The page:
Blue Jays add hard-throwing RHP Harris at No. 29

Missouri State hurler previously taken by Toronto three years ago

Blue Jays add hard-throwing RHP Harris at No. 29

TORONTO -- The Blue Jays got a potential steal Monday night by taking college right-hander Jon Harris with the 29th overall selection of the First-Year Player Draft.

Harris, who is a junior from Missouri State, was ranked the 10th-best prospect by MLBpipeline.com going into the Draft. He was previously taken by the Blue Jays in the 33rd round three years ago, but opted to attend school rather than sign a professional contract.

2015 Draft: Jon Harris, P

Blue Jays director of amateur scouting Brian Parker never expected that Harris would still be on the board when Toronto was on the clock and immediately jumped at the chance to add another high quality arm to an organization that already has a lot of pitching depth.

"It was a great night," Parker told a group of reporters late Monday night. "We actually had Jon Harris ranked significantly higher than where we picked. He kind of fell a little further than we thought he was going to.

"It was one of those guys, as you're sitting there watching the draft, 'this guy keeps falling.' We had to take advantage of it. He's one of those guys who was kind of too high on our board to pass up."

• 56th overall: Brady Singer

The Draft continues on Tuesday with Rounds 3-10. The MLB.com preview show begins at 12:30 p.m. ET, with exclusive coverage of Rounds 3-10 beginning at 1 p.m. ET.

The 6-foot-4 Harris hits 94 mph with his fastball and has a curveball, slider, and changeup in his repertoire as well. As a relatively polished college pitcher, there's a chance he moves quickly through the system and he projects as a No. 3 or No. 4 starter.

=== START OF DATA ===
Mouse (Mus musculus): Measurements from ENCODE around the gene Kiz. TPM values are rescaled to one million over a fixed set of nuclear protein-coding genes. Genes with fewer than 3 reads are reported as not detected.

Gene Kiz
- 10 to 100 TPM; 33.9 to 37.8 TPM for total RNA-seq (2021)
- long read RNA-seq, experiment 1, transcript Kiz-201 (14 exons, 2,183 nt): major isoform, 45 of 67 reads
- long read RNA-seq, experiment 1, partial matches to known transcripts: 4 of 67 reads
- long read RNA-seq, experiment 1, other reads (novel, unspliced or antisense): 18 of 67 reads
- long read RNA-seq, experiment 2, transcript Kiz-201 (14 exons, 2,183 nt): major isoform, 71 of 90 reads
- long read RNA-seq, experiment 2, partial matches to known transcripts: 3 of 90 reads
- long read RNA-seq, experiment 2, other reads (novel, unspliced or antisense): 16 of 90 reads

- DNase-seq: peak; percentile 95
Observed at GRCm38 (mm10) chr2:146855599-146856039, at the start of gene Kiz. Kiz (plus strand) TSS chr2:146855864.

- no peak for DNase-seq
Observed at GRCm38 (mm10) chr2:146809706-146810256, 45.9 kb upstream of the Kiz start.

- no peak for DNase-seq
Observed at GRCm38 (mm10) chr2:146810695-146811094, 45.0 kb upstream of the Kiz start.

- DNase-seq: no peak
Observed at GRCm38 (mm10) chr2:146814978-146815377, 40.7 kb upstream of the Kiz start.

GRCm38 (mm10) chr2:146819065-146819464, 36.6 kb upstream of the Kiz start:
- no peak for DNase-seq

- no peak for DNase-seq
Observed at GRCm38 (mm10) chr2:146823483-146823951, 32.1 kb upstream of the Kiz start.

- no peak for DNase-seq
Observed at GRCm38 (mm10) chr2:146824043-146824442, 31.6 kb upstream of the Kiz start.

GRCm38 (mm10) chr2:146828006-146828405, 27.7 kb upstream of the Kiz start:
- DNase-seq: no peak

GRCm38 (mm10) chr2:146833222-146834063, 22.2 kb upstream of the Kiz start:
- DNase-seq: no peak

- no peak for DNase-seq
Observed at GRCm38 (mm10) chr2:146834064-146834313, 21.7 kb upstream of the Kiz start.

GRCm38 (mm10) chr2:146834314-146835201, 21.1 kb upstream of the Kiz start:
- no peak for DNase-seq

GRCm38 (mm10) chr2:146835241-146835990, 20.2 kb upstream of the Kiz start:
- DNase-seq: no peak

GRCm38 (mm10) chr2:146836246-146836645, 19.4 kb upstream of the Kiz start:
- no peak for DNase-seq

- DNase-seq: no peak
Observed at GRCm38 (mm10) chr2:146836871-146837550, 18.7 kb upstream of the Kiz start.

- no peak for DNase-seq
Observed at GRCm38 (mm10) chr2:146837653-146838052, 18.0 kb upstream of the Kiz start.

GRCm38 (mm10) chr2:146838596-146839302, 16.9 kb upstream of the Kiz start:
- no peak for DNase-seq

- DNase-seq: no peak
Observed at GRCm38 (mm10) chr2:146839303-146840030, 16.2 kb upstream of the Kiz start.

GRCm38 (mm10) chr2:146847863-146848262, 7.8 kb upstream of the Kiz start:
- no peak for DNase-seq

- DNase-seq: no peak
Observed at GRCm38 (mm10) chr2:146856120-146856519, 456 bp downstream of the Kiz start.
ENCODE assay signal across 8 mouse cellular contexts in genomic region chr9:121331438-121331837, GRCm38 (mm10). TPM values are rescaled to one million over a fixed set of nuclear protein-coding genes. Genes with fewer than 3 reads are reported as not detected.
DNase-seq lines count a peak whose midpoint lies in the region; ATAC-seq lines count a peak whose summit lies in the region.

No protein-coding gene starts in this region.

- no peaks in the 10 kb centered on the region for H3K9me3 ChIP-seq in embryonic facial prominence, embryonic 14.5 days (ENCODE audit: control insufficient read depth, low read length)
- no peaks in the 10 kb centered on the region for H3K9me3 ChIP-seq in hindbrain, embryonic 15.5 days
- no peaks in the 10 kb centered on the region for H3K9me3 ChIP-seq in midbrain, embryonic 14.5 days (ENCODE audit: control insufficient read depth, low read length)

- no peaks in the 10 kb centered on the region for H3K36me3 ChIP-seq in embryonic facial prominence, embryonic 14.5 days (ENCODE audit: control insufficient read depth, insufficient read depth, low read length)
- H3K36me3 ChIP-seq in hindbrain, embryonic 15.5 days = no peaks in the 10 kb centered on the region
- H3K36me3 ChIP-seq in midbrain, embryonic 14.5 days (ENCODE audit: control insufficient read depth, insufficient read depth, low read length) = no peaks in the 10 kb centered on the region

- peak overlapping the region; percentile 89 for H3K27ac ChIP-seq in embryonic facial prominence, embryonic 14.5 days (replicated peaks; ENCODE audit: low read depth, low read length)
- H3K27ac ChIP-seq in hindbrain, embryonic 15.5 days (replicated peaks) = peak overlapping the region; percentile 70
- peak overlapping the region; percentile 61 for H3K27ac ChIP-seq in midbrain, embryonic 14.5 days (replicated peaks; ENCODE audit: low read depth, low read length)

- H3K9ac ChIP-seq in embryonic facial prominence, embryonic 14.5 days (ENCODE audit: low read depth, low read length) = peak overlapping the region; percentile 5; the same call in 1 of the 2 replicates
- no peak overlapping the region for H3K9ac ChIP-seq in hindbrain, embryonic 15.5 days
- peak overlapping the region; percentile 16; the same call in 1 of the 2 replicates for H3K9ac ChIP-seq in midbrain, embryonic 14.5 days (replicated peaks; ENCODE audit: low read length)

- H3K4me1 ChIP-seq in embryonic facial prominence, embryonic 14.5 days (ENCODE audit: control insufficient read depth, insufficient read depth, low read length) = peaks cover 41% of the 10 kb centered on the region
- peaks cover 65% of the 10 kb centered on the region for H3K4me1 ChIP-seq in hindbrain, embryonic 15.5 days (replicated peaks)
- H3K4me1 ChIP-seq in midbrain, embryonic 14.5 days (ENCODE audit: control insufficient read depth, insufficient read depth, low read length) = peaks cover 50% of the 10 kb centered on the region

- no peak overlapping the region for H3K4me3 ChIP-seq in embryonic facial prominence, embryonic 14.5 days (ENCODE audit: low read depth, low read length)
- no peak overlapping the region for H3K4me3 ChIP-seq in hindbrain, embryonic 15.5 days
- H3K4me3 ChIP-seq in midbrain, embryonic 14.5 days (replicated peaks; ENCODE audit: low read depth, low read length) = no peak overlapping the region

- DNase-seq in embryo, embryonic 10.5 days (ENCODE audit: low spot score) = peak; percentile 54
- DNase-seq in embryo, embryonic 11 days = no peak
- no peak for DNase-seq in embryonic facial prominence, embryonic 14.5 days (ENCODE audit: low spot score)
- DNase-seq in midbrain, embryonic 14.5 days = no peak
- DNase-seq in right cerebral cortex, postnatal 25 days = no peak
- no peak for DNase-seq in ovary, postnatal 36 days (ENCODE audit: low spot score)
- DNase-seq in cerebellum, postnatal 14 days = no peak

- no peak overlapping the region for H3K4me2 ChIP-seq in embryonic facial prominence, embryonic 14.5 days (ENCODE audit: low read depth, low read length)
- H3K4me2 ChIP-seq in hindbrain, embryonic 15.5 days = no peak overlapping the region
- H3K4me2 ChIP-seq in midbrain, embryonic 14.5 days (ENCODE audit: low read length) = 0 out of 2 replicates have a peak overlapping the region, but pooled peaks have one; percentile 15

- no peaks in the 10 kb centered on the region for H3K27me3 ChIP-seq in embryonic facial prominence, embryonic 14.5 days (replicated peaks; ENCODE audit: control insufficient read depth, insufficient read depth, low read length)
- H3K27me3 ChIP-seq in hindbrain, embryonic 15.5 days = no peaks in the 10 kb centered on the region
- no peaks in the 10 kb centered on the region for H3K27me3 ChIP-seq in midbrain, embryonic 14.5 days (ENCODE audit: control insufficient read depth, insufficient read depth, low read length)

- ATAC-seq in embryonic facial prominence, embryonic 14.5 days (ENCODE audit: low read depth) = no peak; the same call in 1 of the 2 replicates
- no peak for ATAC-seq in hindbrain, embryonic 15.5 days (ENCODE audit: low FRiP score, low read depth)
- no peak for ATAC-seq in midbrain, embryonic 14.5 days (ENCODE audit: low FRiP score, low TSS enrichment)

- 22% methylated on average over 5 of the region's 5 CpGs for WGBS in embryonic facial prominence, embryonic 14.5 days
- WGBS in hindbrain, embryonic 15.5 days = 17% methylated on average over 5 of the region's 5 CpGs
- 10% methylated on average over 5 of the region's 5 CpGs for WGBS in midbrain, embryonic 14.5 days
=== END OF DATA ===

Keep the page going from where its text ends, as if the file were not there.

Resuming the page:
Harris was ranked the fourth-best pitcher in the Draft by MLBpipeline.com. Prospect experts Jim Callis projected Harris to be taken by the Cubs with the ninth pick, while MLB.com's Jonathan Mayo had him going at No. 13 to the Rays in their final mock draft. The drop would be upsetting to a lot of players, but Harris seemed to take the news in stride.

"It was not disappointing at all," Harris said. "I knew I was going to go somewhere in the first, you see all these sports wires speculating on where I would go and who would take me, but I had to face that I was going to get picked I just didn't know who.

"I wasn't up or down about anything ... I had the utmost confidence in [my agent] to do his job and I felt like I did my job this spring with the season that I had at Missouri State. Toronto's going to be a great fit for me, it's going to be a new home for me and I'm going to do what I can to wear the Toronto blue proudly."

The native of Florissant, Mo., had an 8-2 record with a 2.45 ERA in 103 innings for Missouri State. He struck out 116 and walked 36 with one complete game in his third season with the Bears. In 2013, Harris was named to the Collegiate Baseball Freshman All-America.

Toronto received the 29th pick of the Draft as compensation when outfielder Melky Cabrera signed a free-agent contract with the White Sox. The Blue Jays forfeited their original 16th overall selection by agreeing to terms with catcher Russell Martin to a five-year contract during the offseason.

The 29th overall pick comes with a recommended slot value of $1,944,800. Toronto has a pool of 5,411,000, which ranks 24th in the Draft. If teams spend more than their total allotment they are subject to taxes and the potential loss of a future pick.

As for what he brings to the table, Harris offered his own scouting report:

"I have some arm-side run on my fastball, which sets it off as a two-seam, but I can also cut it a little bit, I can throw it straight if I need to and I'm a fast worker," Harris said. "I like to get the ball and go. I don't like to sit and waste time between pitches. I like to get what I want and deliver the ball to home plate."

Gregor Chisholm is a reporter for MLB.com. Read his blog, North of the Border, follow him on Twitter @gregorMLB and listen to his podcast. This story was not subject to the approval of Major League Baseball or its clubs.